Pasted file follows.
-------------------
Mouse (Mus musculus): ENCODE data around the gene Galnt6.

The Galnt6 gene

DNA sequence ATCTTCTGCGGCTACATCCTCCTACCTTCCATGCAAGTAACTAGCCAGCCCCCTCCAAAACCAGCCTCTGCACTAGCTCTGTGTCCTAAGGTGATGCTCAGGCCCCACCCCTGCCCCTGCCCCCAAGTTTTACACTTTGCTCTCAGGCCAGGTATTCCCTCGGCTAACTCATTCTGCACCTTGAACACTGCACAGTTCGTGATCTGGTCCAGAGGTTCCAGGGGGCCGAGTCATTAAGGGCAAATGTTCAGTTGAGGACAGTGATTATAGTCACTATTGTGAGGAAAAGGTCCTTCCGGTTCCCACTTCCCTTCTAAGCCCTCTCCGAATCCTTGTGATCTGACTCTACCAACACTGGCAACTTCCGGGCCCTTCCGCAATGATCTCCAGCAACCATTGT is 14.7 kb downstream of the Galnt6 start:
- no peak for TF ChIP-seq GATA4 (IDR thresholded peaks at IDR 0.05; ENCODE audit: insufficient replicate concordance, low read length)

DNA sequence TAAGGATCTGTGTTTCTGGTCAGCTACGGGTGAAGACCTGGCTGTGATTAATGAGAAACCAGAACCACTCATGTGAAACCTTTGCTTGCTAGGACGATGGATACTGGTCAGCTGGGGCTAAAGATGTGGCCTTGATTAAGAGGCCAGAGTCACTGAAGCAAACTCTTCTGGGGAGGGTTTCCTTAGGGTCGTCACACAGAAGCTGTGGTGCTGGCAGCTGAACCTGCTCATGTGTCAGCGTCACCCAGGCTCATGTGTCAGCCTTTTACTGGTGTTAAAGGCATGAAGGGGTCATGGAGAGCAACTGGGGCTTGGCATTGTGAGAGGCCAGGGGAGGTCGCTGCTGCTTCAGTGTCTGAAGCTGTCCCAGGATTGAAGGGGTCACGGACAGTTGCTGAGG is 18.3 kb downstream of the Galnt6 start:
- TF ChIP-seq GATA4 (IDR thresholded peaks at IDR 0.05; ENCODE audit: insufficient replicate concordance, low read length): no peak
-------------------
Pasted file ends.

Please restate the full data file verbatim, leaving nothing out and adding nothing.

Mouse (Mus musculus): ENCODE data around the gene Galnt6.

The Galnt6 gene

DNA sequence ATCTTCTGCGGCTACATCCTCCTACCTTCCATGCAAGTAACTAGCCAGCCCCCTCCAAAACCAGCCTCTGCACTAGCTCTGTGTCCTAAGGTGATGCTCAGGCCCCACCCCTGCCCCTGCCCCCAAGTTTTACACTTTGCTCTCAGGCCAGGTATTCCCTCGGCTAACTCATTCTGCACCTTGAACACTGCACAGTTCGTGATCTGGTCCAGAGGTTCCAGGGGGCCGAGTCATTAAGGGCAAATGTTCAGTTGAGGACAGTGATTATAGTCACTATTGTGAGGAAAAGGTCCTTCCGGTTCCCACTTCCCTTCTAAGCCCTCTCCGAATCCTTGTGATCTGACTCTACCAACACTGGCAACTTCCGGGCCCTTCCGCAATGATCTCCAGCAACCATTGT is 14.7 kb downstream of the Galnt6 start:
- no peak for TF ChIP-seq GATA4 (IDR thresholded peaks at IDR 0.05; ENCODE audit: insufficient replicate concordance, low read length)

DNA sequence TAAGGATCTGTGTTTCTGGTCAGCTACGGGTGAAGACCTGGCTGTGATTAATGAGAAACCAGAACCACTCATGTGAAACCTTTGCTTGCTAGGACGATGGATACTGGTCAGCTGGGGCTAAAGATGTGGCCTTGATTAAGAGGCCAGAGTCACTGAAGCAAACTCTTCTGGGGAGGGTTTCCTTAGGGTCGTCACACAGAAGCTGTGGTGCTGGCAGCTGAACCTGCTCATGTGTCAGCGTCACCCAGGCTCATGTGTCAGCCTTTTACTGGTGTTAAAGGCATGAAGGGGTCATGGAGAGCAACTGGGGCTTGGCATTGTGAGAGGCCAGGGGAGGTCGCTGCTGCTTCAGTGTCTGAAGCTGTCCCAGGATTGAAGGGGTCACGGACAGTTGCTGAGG is 18.3 kb downstream of the Galnt6 start:
- TF ChIP-seq GATA4 (IDR thresholded peaks at IDR 0.05; ENCODE audit: insufficient replicate concordance, low read length): no peak